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Germany's Black Gold Threatens Villag...
By Isabell Zipfel
13 Mar 2014

Brandenburg, Germany. A.G. built his own house in the town of Welzow, where he lives with his wife and granddaughter. The part of town in which he lives will probably be flattened by bulldozers. He has reconciled himself with the situation and says that he will probably move to west Germany, where his son lives.

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Germany's Black Gold Threatens Villages
By Isabell Zipfel
11 Mar 2014

Brandenburg, Germany. A former glass factory in Haidemühl, a small village which has been destroyed because of brown coal excavation. In the former GDR (Communist East Germany), glass and brown coal were the largest industries. After the destruction of the Berlin Wall, the glass industry collapsed completely.

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Germany's Black Gold Threatens Villag...
By Isabell Zipfel
12 Mar 2014

Brandenburg, Germany. K.M. is an inhabitant of Kerkwitz, a small village due to be destroyed in the mine expansion. He has lived there for 45 years, together with his wife and their cats, but they may soon be forced to move.

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Germany's Black Gold Threatens Villag...
By Isabell Zipfel
13 Mar 2014

Brandenburg, Germany. W.M. was born and raised in Grabko, a small village near the coal field of Jänschwalde. He is very reluctant to leave his hometown, where his mother, brother, and sister also live. The Swedish power company Vattenfall is planning to expand its east German open-pit mines, meaning that Grabko will be dug away. The necessary drainage for the brown coal mine in Jänschwalde affects the ground water levels in the surrounding area enormously. The lake and the forest in the nature reserve, near Grabko, are continuously loosing dangerous amounts of ground water.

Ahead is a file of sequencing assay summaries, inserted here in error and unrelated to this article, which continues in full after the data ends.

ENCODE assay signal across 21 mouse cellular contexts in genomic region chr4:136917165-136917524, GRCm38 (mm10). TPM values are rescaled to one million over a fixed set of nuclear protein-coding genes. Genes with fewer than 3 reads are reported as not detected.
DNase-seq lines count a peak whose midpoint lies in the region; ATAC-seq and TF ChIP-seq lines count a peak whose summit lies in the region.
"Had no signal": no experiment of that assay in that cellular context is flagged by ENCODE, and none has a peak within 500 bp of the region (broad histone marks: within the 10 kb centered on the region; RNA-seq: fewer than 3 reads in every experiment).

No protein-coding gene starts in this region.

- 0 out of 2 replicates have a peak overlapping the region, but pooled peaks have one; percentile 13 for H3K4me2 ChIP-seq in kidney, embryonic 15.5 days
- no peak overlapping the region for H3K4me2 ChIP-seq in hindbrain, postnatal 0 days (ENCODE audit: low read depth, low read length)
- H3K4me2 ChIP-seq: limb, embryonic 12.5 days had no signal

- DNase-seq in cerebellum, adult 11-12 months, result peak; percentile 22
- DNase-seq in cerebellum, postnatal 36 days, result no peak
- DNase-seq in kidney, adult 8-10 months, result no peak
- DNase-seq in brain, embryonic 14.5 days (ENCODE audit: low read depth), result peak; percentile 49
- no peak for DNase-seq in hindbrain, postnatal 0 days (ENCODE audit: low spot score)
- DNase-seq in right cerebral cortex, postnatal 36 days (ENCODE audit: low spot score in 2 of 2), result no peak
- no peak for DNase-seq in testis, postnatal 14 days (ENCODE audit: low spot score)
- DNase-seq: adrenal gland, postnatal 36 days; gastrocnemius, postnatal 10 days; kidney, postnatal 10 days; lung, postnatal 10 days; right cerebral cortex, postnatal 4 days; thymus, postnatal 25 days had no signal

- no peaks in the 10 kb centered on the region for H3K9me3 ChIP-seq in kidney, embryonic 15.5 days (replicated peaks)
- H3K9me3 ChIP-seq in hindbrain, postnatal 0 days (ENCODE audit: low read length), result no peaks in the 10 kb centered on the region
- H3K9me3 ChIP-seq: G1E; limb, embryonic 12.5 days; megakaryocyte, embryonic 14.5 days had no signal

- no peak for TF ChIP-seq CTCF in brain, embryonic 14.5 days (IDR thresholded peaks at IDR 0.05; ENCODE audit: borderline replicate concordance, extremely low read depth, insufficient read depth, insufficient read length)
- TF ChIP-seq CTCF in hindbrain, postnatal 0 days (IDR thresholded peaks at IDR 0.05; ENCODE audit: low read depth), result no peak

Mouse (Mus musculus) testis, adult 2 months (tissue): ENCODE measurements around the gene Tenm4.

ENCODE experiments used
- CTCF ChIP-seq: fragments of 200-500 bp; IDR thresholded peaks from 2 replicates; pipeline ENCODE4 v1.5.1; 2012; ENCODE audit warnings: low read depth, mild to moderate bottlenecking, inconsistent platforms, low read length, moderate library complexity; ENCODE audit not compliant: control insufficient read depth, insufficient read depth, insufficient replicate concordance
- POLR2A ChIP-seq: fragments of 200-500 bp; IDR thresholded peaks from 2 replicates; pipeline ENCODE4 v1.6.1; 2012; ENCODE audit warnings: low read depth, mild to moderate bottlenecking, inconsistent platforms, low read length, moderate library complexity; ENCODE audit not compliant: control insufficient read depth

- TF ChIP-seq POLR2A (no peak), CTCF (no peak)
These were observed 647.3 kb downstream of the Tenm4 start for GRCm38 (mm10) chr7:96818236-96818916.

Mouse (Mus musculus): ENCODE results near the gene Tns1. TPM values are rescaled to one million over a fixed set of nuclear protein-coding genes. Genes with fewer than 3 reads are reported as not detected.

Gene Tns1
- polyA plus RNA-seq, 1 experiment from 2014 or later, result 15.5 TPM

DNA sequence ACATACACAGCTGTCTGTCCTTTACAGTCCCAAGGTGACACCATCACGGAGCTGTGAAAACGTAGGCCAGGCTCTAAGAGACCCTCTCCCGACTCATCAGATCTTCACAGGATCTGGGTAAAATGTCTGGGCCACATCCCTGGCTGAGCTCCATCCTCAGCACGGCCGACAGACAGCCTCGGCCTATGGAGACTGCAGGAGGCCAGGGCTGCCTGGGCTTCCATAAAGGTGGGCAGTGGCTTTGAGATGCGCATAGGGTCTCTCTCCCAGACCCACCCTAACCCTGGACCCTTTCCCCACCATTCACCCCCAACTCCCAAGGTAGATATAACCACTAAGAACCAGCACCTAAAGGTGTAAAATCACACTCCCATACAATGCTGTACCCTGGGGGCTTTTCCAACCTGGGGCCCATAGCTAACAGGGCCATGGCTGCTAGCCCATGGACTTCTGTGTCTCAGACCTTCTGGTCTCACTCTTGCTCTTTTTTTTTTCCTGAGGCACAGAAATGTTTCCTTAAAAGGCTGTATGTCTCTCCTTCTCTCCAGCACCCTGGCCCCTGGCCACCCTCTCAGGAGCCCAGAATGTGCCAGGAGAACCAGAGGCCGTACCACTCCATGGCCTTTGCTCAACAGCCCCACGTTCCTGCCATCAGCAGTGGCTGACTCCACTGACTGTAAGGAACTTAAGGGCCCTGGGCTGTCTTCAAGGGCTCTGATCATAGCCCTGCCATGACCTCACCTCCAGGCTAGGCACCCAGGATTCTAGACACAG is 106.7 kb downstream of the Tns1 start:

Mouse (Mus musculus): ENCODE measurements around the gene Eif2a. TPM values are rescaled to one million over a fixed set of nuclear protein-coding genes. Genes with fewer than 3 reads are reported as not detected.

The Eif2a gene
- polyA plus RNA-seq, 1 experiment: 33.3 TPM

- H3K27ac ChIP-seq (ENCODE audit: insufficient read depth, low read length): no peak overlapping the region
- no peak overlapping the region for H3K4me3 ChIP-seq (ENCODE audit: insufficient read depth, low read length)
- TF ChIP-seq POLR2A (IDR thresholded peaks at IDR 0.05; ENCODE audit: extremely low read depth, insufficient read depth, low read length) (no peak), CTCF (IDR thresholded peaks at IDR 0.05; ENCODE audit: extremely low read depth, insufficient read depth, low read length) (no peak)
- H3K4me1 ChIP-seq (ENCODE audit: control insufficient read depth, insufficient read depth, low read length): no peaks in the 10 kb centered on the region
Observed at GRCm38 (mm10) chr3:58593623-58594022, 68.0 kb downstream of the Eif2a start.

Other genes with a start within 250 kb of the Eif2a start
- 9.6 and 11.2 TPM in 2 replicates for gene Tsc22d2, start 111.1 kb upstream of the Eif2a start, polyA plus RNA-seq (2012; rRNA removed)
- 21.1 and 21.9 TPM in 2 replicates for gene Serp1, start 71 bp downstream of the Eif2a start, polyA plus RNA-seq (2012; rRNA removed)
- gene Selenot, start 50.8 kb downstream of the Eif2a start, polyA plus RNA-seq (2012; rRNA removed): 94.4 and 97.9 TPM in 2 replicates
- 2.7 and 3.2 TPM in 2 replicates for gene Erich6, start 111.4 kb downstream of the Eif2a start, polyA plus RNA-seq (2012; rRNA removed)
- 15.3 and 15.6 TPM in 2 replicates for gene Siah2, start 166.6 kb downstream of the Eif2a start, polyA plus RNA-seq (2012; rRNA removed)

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Germany's Black Gold Threatens Villag...
By Isabell Zipfel
12 Mar 2014

Brandenburg, Germany. X marks the spot. A sign used by inhabitants of the villages, which are due to be destroyed, as a symbol of protest.

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Germany's Black Gold Threatens Villages
By Isabell Zipfel
13 Mar 2014

Brandenburg, Germany. The desolation caused by the brown coal mine in Welzow.

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Germany's Black Gold Threatens Villag...
By Isabell Zipfel
12 Mar 2014

Brandenburg, Germany. This is a map showing the villages that have been destroyed because of the coal mining. Since 1924, 136 villages have disappeared and more are bound to follow. The villages of Welzow-Süd, Proschim, Atterwasch, Kerkwitz, Grabko, Rohne, Mulkwitz, Mühlrose and parts of Schleife are to be destroyed.

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Germany's Black Gold Threatens Villag...
By Isabell Zipfel
12 Mar 2014

Brandenburg, Germany. A dilapidated house in Welzow.

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Germany's Black Gold Threatens Villag...
By Isabell Zipfel
11 Mar 2014

Brandenburg, Germany. Once the coal mines are no longer of use they are filled with water and turned into lakes. However, these lakes are contaminated with acidic pollution resulting from the coal mining. This sign reads: 'No entry. Danger to life. The lake is acidic, contaminated with metals, and there is a danger of falling in'.